The President in Your Garage: Obama’s Off-Beat Communications Strategy

He may be a lame duck, but President Obama is gunning for cool.

June 23, 2015, 4:26 PM

— -- He may be a lame duck, but President Obama just might be aiming to be the coolest commander-in-chief ever.

And sometimes that entails hanging out in some dude’s garage.

President Obama sat down amid the clutter of cardboard boxes and old posters to guest star on a podcast indelicately titled, “WTF With Marc Maron,” taped in the host’s garage in California.

Turns out, the president doesn’t need a podium bearing the presidential seal to make major news. His comments on racism in America -- including his out-and-out use of the n-word -- made headlines. According to the White House, though the "extended candid conversation" was planned, the president's use of the epithet wasn't.

As he enters the final two years of his presidency, Obama is using some offbeat strategies to get attention. He has sat down with some less-than-professional interviewers: the host of a show named for its proximity to plants, the editor of a publication best known for “listicles,” even a girl known to slurp cereal from a bathtub.

And his interviewers, including Maron, have seemed a little incredulous at his White House’s unorthodox comms strategy:

“I can’t really understand how this is happening,” Mamon said on the podcast released Monday. “It’s just going to be me and President Barack Obama -- in my garage! ... It’s crazy.”

Today is @POTUS day on @WTFpod! He’s the President! Good talk! Do it up!

— marc maron (@marcmaron) June 22, 2015

“If I thought to myself that when I was in college that I would be in a garage a couple of miles from where I was living, doing an interview ... with a comedian -- I think that’s a pretty hard scenario,” the president told him during what can best be described as a bro-to-bro convo. “I went with it, I rolled with it!”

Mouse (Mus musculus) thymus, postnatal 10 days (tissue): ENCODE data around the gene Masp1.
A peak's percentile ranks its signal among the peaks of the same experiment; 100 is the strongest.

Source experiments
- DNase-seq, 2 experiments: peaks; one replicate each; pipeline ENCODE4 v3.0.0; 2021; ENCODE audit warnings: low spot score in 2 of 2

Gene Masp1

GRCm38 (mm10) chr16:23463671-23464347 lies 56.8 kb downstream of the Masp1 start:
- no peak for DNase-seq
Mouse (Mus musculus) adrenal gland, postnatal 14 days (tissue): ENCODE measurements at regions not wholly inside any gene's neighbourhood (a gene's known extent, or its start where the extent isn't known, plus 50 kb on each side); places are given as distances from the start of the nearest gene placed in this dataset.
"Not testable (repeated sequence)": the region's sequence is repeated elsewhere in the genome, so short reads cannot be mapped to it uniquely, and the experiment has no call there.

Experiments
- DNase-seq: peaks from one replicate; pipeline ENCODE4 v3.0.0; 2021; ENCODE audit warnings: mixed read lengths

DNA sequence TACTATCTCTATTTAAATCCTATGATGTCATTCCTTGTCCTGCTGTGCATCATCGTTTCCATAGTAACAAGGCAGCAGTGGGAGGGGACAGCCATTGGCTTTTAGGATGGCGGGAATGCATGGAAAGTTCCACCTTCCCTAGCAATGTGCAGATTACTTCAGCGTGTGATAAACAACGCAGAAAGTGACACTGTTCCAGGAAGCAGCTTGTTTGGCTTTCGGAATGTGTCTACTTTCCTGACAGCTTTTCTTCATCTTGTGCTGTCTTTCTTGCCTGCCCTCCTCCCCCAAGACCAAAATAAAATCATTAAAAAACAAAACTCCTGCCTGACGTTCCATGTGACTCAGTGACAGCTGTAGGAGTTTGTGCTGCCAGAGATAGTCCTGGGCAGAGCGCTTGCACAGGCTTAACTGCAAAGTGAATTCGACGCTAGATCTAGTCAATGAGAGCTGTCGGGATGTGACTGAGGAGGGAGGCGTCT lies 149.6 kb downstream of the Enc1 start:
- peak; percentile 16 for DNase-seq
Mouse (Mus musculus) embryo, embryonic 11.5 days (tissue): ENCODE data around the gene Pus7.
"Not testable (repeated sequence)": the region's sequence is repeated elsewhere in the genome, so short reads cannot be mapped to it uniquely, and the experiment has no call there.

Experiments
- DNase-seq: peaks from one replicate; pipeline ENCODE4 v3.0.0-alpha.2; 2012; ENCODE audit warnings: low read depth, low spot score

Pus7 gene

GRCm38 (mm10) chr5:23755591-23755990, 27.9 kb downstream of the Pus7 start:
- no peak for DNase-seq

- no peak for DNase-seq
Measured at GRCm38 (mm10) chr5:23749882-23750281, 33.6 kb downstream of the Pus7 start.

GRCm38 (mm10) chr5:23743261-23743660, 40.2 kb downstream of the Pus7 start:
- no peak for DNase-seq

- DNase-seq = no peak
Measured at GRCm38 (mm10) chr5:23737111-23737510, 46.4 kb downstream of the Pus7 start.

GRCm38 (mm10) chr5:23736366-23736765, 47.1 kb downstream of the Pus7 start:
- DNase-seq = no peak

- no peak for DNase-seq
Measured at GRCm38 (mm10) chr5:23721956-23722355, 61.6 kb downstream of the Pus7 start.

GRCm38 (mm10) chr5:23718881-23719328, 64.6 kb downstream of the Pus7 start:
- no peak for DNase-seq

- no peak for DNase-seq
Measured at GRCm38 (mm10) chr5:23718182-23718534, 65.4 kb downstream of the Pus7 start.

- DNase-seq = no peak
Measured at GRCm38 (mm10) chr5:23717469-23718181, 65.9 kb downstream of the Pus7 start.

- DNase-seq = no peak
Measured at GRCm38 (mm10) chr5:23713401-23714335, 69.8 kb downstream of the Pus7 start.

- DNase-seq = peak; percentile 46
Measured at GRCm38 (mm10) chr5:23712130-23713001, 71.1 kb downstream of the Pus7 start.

It all started with Obama promoting the Affordable Care Act on Funny or Die’s “Between Two Ferns with Zach Galifianakis.”

He was hoping the millennial-friendly platform would attract the young people that desperately needed.

When critics slammed Obama’s deadpan interview as un-presidential, then-Press Secretary Jay Carney told reporters, "the President's interview with Zach Galifianakis ... was designed to reach Americans where they live.”

And to a certain extent, the video, filmed in front of a black backdrop in the White House’s Diplomatic Room, seemed to do the trick. was the number one referring website to the following day.

And who could forget Obama’s meet-up with those YouTube stars, including the green-lipped Glozelle Green, who in one hit video ate cereal from a bathtub (while bathing in it).

In his interview with Glozelle, the president discussed same-sex marriage, re-instating diplomatic relations with Cuba, violence by law enforcement -- and gently corrected his mortified interviewer, who mistakenly called Michelle Obama “the First Wife.”

And then, the ultimate viral moment: Obama made a video for BuzzFeed -- an outlet he’d once jokingly compared to “something I did in college around 2 a.m.”

Somehow, he blended serious discussion -- the accidental death of ISIS hostage Kayla Mueller, drug crimes and his initial reluctance to support same-sex marriage -- with a few not-so-dignified antics, like shooting funny-face selfies, doodling a photo of the first lady and miming a basketball shot:

Even as Washington insiders are beginning to pay less and less attention, President Obama is determined to command not only the military, but the political spotlight as well.

Heck, he’s even created his own Twitter account.

Hello, Twitter! It's Barack. Really! Six years in, they're finally giving me my own account.

— President Obama (@POTUS) May 18, 2015

Now we’re all wondering, what media hijinks are next for @POTUS?

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